Pet Portrait Entries Ages 9 to 11

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Here are some of the entries for our pet portrait contest! Voting will begin soon; we’ll keep you posted on when you can choose your favorite!

It’s not too late for your child to enter and win tickets for four to Alamance Children’s Museum and ice cream! Read the details here.

Click on the pictures below for a closer look!

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Pet Portrait Entries Ages 5 and Under

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Here are some of the entries for our pet portrait contest! Voting will begin soon; we’ll keep you posted on when you can choose your favorite!

It’s not too late for your child to enter and win tickets for four to Alamance Children’s Museum and ice cream! Read the details here.

Click on the pictures below for a closer look!

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Pet Portraits Entries Ages 6 to 8

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Here are some of the entries for our pet portrait contest! Voting will begin soon; we’ll keep you posted on when you can choose your favorite!

It’s not too late for your child to enter and win tickets for four to Alamance Children’s Museum and ice cream! Read the details here.

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Kenzie – the Lost and Found Story of a Rescue Dog

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Kenzie's storyMy Kenzie was a rescue pup and I got her 8/24/2010. We think she’s part dachshund and part Italian greyhound. We think she’s about 3 years old now. She weighs about 25 lbs. On a December Saturday, we were visiting, for the first time, new friends who live an hour away and we all went for a walk in the woods. It started to snow and the dogs wanted to run.

Thinking Kenzie would stay with the other dog, I let her off her leash. She ran away and came back twice with the biggest grin on her face. The third time they ran away they did not come back.

We went back to the house and the other dog had returned but Kenzie had not. We walked and drove and yelled but did not see any sign of her, and the temperature dropped to 19 degrees that night. I was heartbroken and panicky.

The next day I went home and started researching how to find a missing pet. I hired a tracker (he and his dog did their thing on Monday but did not find her), I contracted with a company to make robo-calls to local households, we made signs and hung them and I even consulted a pet psychic.

No immediate results. On Thursday, 5 days later, I got a call from a man telling me he had seen the signs and he had seen her that morning. I left work and made the hour drive, heart in my throat.

Once I got there I spent a very chaotic hour and a half looking, calling, answering several more calls from people who had seen her, running back and forth across this busy 2-lane highway, lugging a bag with leash, food and water. Finally, I got a call from a man saying he was looking at her right then…back across that highway.

A woman who had stopped her car to help me drove me to the spot and within 5 minutes Kenzie was in my arms, licking my face. She was in remarkably good shape, Dr. Bolynn told me later that afternoon when she examined Kenzie. My boss and a good friend brought toys, treats and a bottle of wine to my house that night!

If it weren’t for the kindness of strangers, who all also know the love of a good dog, I don’t think Kenzie and I would have celebrated our first year together like we did a few weeks ago. And, shhhh, she’s one of Dr. Bolynn’s favorites…or maybe she says that to all the dog moms!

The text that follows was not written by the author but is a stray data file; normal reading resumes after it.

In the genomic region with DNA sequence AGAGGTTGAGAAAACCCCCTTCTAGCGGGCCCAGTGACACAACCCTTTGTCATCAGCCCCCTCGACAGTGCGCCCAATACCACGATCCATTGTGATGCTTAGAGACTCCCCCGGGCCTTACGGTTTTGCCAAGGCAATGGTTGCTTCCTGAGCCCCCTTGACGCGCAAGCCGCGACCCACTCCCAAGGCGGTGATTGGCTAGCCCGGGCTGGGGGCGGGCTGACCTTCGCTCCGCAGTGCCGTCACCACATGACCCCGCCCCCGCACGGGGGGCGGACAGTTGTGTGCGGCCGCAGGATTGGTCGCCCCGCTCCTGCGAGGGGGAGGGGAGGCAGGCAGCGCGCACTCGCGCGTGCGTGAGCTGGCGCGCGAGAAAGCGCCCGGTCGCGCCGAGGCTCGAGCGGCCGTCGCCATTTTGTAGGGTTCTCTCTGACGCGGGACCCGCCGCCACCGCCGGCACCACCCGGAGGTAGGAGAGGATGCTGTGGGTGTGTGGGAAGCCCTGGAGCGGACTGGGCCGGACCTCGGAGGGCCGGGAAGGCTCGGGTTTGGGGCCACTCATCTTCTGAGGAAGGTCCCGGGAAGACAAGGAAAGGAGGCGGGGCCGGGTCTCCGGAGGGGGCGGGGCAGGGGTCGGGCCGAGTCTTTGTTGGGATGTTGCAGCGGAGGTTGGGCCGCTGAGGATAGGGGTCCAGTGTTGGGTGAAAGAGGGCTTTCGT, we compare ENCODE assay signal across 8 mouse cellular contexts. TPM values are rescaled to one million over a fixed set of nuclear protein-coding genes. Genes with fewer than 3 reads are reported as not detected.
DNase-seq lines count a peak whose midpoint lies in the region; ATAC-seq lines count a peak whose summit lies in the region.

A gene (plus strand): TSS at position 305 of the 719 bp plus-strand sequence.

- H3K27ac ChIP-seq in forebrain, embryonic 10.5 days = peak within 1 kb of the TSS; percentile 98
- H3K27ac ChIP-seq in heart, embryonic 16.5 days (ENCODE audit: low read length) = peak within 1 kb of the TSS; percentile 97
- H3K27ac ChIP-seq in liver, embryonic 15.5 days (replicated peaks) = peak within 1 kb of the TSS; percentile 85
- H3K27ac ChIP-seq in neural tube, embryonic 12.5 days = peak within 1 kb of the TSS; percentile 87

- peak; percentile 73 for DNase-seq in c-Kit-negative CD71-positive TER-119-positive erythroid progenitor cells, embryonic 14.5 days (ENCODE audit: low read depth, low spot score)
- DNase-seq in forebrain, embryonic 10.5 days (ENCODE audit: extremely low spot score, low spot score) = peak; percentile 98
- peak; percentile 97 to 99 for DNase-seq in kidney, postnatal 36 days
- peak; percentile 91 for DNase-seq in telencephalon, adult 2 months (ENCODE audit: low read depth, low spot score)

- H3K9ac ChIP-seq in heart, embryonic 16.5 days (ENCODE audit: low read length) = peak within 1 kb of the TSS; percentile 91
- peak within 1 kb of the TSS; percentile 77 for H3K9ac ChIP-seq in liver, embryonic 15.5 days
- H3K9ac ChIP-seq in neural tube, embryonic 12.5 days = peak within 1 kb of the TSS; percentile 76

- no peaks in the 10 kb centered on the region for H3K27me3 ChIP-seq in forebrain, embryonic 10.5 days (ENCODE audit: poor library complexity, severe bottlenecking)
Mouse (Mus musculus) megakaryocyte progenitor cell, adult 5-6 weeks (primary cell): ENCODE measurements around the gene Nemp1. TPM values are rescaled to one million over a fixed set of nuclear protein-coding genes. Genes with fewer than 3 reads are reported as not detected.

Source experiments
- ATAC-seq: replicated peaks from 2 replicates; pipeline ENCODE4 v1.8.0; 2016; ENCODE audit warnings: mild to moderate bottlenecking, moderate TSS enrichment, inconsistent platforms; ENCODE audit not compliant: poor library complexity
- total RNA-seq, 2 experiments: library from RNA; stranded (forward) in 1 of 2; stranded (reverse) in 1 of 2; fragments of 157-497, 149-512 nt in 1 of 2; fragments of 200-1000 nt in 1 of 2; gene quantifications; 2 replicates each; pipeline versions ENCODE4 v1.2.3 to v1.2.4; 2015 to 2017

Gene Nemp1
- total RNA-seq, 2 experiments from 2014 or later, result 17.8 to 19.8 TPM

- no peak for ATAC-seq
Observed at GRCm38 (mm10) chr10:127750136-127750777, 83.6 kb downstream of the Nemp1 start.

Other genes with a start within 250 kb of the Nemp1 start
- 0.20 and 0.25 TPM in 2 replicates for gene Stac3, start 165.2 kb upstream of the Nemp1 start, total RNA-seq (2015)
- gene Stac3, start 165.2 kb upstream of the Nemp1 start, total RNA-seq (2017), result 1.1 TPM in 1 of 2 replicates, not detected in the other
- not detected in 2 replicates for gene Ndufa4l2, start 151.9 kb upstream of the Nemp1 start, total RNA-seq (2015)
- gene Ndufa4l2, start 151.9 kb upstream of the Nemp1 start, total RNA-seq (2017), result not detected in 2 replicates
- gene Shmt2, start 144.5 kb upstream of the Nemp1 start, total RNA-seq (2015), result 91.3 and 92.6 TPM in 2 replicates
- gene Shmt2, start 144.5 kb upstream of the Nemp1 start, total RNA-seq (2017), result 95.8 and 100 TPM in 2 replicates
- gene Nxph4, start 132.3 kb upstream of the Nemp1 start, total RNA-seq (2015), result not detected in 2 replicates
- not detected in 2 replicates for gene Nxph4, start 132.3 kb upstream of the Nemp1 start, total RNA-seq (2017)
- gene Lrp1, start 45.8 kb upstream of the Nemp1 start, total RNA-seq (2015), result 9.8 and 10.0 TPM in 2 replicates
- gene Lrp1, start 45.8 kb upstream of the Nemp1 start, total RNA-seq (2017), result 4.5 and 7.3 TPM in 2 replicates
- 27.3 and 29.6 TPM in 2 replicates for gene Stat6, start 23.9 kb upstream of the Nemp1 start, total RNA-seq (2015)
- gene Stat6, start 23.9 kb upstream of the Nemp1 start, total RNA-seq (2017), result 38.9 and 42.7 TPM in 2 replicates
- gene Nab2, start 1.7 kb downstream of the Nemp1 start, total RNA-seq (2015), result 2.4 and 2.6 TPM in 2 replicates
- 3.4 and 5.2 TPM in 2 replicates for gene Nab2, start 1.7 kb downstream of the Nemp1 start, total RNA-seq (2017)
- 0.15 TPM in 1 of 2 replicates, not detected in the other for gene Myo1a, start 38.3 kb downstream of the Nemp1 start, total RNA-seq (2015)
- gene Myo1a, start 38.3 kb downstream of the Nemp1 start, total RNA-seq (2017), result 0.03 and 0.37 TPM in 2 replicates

kenzie rescue dogkenzie

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Reunited: A Dog’s Tale with a Happy Ending

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microchipping petBella’s family loved to spend winter months in Florida and summer months in North Carolina. One sunny day in Florida, Bella and her papa were walking along when a particularly feisty Floridian squirrel stole Bella’s attention.

Although Bella was usually a level-headed Golden Retriever, she temporarily lost her head and bolted while a stunned papa frantically shouted her name. The squirrel turned left, then right and three streets later, Bella was out of earshot and away from anything that smelled familiar.

After their best efforts to find Bella proved unfruitful, her parents returned home emptyhanded and heartsick. Unfortunately, Bella was hit by a car within a few hours. Fortunately, a “good Samaritan” found her and rushed her to the local emergency vet hospital.

As doctors cared for her, they discovered the identification microchip that her parents arranged at Town N Country Animal Hospital when she was a puppy. Although she had never been officially registered in Florida, staff members traced the number to Town N Country and Bella’s parents within 24 hours.

Bella had a successful surgery and was very, very happy to see her parents again.

Is Your Pet Microchipped? In an imperfect world of distracting squirrels, unsavory characters and pets appropriately named “Houdini,” microchipping remains the safest, most dependable method of identifying a pet that’s lost its way from his owner.

How is it Done? A topical local anesthethic is applied between the pet’s shoulder blades. The needle is about the size of what’s used on humans when they donate blood, and a spoonful of peanut butter or other preferred treat serves well as a distraction.

When is it Done? Many breeders have puppies microchipped with their first set of shots while some pet owners elect to do this when their pet is spayed or neutered.

What’s the Result? This is how you write your own happy ending should your pet get separated from you. Microchipping protects your pet and gives you peace of mind.

To schedule an appointment to microchip your pet, call us today.

Image courtesy of Daquella Manera and Flickr.

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Introducing: Our Favorite Pets

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Dog PictureThis month we have a terrific new space on the blog to share with you. It’s called “Our Favorite Pets” – and we need you to help us fill it up.